On two recent trips up from the south there were some ripping good Northwest winds bellowing across the ridges near the home airport. The eastern hills give westerners a good laugh but they can create a momentous ride.
Because of the airlines and Washington Dulles International Airport (IAD), IFR clearances always take us well west over—and to the lee of—the mountain ridges. Vertically, plan a descent about 60 miles out to get below arrivals and departures coming off IAD. On a calm day that’s fine, but on windy or icy days it’s not especially comfortable. On icy days, it can be a bad deal indeed.
The fork in the road comes well south around Richmond. Tom Haines and I were both flying separately back from the National Business Aviation Association (NBAA) annual convention in Florida. Tom went west while I chose east. We compared notes afterward and methinks I got the better deal. It added about 15 minutes flying time to my trip, but 75 miles or so farther east of the ridges yielded a higher altitude from ATC and a much better ride.
Two weeks later, much the same wind scenario. I’d filed “sort of east” out of Richmond but the ATC clearance dictated west. Upon joining departure control, I asked if east might be available. Maybe. A few minutes later I got an up-the-middle routing between Dulles and the Washington, D.C., Flight Restricted Zone. Upon thanking the controller he said that the next sector was the one that had done the work.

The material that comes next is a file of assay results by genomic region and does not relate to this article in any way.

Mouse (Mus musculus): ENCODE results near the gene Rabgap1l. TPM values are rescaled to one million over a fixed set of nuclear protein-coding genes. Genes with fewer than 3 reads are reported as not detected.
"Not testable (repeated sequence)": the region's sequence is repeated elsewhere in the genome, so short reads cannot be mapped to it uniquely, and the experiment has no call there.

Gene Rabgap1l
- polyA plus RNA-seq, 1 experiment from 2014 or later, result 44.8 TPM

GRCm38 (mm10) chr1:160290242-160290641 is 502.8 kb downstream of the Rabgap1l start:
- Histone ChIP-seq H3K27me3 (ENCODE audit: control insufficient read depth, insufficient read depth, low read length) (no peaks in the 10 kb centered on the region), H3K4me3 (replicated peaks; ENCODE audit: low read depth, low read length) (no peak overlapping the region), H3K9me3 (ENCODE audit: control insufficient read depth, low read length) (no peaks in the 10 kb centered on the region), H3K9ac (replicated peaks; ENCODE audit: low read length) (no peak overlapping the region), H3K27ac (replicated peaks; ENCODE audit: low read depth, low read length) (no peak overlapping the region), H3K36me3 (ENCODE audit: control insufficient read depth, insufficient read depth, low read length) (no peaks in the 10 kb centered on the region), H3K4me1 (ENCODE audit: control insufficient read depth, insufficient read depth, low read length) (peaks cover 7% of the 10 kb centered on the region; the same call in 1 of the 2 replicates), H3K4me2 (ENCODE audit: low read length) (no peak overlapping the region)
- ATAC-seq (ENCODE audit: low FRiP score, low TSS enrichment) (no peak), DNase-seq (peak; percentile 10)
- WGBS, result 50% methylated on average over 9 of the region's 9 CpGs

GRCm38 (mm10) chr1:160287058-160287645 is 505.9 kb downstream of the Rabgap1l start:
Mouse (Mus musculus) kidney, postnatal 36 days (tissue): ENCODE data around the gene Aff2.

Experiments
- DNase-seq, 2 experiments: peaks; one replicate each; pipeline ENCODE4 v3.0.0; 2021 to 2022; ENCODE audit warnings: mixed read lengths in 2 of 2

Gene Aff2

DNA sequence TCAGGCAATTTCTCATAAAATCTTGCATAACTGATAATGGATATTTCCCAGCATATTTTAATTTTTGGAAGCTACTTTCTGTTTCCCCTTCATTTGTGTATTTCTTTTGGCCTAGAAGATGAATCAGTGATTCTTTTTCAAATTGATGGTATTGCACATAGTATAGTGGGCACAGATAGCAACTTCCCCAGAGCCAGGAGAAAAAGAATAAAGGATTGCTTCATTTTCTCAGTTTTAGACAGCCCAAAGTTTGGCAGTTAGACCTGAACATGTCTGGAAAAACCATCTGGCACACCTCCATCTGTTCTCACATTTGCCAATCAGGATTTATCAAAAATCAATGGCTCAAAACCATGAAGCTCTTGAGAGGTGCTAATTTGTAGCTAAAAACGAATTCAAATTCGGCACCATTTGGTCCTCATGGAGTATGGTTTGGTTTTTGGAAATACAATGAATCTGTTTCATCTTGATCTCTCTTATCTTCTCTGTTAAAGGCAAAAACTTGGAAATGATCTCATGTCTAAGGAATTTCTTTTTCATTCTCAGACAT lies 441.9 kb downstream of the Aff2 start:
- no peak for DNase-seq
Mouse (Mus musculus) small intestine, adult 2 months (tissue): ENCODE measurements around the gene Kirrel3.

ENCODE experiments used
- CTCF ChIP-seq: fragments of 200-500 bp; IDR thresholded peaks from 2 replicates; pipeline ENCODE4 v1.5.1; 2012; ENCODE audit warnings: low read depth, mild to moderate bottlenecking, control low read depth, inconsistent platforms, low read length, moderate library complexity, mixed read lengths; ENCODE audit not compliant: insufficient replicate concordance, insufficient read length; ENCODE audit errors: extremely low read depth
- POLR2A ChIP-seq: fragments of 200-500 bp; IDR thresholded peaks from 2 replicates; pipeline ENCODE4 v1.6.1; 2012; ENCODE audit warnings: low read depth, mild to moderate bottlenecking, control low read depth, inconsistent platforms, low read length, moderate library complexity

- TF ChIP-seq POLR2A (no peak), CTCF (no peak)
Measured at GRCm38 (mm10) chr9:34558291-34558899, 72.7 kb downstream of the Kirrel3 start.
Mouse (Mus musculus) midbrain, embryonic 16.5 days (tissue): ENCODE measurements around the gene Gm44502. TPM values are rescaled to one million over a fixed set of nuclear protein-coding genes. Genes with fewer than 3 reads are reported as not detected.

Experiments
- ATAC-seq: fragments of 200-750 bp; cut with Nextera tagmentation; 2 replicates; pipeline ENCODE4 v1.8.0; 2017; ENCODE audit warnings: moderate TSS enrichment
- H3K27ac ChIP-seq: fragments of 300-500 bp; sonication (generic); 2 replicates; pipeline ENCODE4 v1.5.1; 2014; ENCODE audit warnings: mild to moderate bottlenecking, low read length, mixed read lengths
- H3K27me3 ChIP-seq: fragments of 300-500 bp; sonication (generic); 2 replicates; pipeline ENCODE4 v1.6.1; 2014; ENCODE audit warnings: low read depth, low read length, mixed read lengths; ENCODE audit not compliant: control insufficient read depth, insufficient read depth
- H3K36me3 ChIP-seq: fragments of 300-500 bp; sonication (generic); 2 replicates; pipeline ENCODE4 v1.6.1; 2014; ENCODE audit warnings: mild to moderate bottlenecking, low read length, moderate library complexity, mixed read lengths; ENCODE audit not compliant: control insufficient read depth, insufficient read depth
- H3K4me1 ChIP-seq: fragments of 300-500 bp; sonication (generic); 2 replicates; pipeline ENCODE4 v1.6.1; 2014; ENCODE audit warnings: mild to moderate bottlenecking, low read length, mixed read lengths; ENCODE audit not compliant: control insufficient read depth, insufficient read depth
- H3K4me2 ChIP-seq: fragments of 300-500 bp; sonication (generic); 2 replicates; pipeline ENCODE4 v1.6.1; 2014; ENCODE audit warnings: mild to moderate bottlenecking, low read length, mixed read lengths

Ground speed was not good this day (45-knot headwind component) and as I got close to IAD, the controller apologized. He’d have to take me west but would keep me high. That worked but why the change?
It was the mid-afternoon “push” for the airlines. Ever wonder about the HUB in hub and spoke? All the inbound flights pretty much get to the same place at the same time making for a jam. At busy terminals push happens about six or seven times a day, lasting for about an hour: 0700, 0900, 1130, 1330, 1530, 1900, and maybe 2100. As explained to me, don’t try flying up the middle at those times, or as they say in Jersey, “Fuggettaboutit.”
Really good flight planning involves both traffic and weather. Traffic is predictable, weather is not as much. Knowing airspace or anticipating airline push times cuts down on delays and reroutes.
Now if I could just get the soft ride function on my autopilot to work…